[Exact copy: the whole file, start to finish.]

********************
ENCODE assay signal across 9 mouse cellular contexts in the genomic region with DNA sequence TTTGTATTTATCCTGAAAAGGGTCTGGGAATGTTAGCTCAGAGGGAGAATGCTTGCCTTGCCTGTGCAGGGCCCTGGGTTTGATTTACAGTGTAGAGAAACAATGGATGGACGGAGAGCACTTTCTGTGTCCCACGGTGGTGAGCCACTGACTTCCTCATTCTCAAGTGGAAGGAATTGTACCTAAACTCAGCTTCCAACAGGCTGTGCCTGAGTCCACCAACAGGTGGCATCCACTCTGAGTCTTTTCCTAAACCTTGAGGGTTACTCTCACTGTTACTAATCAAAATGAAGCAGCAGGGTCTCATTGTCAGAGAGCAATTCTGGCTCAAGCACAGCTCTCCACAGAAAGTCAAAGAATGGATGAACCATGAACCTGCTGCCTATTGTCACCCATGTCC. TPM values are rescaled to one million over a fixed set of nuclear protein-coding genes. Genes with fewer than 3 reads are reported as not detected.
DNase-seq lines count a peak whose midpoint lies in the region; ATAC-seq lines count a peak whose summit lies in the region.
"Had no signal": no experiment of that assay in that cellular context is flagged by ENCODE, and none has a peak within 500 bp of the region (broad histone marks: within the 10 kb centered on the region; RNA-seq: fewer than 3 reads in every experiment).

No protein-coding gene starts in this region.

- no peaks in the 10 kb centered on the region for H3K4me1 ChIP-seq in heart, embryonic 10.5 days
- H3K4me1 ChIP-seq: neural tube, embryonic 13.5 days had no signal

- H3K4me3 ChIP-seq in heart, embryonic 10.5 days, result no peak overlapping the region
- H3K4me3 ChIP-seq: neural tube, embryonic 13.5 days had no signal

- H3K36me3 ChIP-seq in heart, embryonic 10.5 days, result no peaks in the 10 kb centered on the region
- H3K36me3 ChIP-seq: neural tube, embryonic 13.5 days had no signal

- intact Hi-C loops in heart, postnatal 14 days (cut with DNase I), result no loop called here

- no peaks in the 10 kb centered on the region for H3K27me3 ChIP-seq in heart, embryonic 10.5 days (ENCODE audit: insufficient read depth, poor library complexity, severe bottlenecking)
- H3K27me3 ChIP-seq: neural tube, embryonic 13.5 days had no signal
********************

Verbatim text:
ENCODE assay signal across 9 mouse cellular contexts in the genomic region with DNA sequence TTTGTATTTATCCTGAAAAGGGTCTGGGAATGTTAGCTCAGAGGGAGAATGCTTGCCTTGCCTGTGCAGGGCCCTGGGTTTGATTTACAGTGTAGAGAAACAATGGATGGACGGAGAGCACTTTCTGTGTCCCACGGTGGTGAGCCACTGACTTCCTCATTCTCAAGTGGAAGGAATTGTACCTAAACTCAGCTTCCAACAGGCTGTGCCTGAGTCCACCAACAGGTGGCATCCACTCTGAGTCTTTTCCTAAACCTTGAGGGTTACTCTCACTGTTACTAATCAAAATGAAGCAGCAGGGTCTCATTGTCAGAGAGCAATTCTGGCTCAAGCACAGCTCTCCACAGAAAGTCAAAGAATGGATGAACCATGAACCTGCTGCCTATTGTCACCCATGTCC. TPM values are rescaled to one million over a fixed set of nuclear protein-coding genes. Genes with fewer than 3 reads are reported as not detected.
DNase-seq lines count a peak whose midpoint lies in the region; ATAC-seq lines count a peak whose summit lies in the region.
"Had no signal": no experiment of that assay in that cellular context is flagged by ENCODE, and none has a peak within 500 bp of the region (broad histone marks: within the 10 kb centered on the region; RNA-seq: fewer than 3 reads in every experiment).

No protein-coding gene starts in this region.

- no peaks in the 10 kb centered on the region for H3K4me1 ChIP-seq in heart, embryonic 10.5 days
- H3K4me1 ChIP-seq: neural tube, embryonic 13.5 days had no signal

- H3K4me3 ChIP-seq in heart, embryonic 10.5 days, result no peak overlapping the region
- H3K4me3 ChIP-seq: neural tube, embryonic 13.5 days had no signal

- H3K36me3 ChIP-seq in heart, embryonic 10.5 days, result no peaks in the 10 kb centered on the region
- H3K36me3 ChIP-seq: neural tube, embryonic 13.5 days had no signal

- intact Hi-C loops in heart, postnatal 14 days (cut with DNase I), result no loop called here

- no peaks in the 10 kb centered on the region for H3K27me3 ChIP-seq in heart, embryonic 10.5 days (ENCODE audit: insufficient read depth, poor library complexity, severe bottlenecking)
- H3K27me3 ChIP-seq: neural tube, embryonic 13.5 days had no signal